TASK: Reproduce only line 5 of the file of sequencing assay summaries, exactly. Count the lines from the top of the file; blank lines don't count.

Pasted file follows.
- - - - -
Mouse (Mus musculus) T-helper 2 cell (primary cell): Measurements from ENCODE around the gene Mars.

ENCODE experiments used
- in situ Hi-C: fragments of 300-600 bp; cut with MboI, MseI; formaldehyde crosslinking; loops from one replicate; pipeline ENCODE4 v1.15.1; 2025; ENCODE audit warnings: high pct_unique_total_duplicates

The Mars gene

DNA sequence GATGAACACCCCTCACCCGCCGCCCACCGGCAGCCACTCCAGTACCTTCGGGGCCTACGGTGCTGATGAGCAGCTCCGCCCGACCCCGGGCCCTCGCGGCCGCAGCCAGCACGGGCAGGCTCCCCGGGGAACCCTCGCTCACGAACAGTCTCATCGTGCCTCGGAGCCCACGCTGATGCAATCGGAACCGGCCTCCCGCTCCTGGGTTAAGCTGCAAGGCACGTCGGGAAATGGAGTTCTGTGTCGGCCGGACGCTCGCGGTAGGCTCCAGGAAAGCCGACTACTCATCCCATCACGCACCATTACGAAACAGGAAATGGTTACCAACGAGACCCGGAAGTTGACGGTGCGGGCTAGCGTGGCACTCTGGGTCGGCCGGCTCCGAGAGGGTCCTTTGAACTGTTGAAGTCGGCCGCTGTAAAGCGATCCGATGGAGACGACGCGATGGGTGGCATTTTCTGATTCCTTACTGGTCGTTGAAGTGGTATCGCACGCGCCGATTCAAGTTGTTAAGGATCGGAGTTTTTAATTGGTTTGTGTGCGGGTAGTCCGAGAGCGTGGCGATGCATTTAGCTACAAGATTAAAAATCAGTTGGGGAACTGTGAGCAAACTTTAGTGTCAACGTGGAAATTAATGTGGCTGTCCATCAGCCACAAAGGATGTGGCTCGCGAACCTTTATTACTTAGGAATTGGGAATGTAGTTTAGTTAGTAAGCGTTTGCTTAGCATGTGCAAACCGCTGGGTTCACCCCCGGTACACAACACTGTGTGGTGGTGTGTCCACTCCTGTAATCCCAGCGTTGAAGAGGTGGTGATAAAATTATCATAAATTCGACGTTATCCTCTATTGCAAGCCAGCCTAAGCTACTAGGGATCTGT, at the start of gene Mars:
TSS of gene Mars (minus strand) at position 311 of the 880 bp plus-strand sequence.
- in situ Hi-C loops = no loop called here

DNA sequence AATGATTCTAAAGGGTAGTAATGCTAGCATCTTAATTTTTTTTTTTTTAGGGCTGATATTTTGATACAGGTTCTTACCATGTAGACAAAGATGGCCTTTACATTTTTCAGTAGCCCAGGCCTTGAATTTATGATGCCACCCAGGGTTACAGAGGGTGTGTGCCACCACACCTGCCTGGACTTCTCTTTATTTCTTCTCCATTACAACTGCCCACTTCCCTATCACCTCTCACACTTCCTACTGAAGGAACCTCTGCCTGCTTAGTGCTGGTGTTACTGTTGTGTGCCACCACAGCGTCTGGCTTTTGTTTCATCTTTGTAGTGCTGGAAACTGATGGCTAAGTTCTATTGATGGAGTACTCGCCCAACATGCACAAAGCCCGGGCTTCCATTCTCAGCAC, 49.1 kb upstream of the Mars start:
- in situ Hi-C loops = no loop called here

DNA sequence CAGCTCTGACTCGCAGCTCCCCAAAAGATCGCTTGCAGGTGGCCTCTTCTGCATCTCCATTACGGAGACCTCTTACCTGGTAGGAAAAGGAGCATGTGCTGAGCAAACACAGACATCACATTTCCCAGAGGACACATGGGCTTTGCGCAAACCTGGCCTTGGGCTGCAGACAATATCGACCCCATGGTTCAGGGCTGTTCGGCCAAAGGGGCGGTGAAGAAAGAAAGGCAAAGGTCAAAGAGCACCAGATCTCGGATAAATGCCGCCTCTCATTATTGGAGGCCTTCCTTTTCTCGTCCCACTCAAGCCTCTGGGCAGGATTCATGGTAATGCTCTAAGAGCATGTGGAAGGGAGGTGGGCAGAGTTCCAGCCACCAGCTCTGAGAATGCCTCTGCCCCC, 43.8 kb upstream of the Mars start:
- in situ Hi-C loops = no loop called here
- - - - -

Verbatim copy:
DNA sequence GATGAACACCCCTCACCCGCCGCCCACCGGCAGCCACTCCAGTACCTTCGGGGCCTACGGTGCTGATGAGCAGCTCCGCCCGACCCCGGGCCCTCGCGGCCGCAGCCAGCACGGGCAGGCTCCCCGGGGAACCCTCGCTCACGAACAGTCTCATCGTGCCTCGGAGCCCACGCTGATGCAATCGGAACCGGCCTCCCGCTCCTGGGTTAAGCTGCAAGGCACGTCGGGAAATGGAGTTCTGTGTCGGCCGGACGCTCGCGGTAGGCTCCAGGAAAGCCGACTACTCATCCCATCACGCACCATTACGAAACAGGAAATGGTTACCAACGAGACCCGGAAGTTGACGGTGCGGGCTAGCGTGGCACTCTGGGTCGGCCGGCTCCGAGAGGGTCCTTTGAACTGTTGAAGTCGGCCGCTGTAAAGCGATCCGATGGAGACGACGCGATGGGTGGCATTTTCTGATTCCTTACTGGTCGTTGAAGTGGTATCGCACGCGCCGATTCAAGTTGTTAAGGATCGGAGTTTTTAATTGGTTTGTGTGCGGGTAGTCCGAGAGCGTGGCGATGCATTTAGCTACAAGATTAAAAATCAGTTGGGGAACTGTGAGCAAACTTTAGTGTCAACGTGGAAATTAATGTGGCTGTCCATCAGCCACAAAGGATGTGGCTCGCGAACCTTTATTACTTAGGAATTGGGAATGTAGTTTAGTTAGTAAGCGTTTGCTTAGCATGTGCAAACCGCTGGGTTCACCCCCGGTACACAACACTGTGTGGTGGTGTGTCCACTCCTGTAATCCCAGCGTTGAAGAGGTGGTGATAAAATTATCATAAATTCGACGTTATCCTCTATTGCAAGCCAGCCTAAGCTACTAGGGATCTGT, at the start of gene Mars: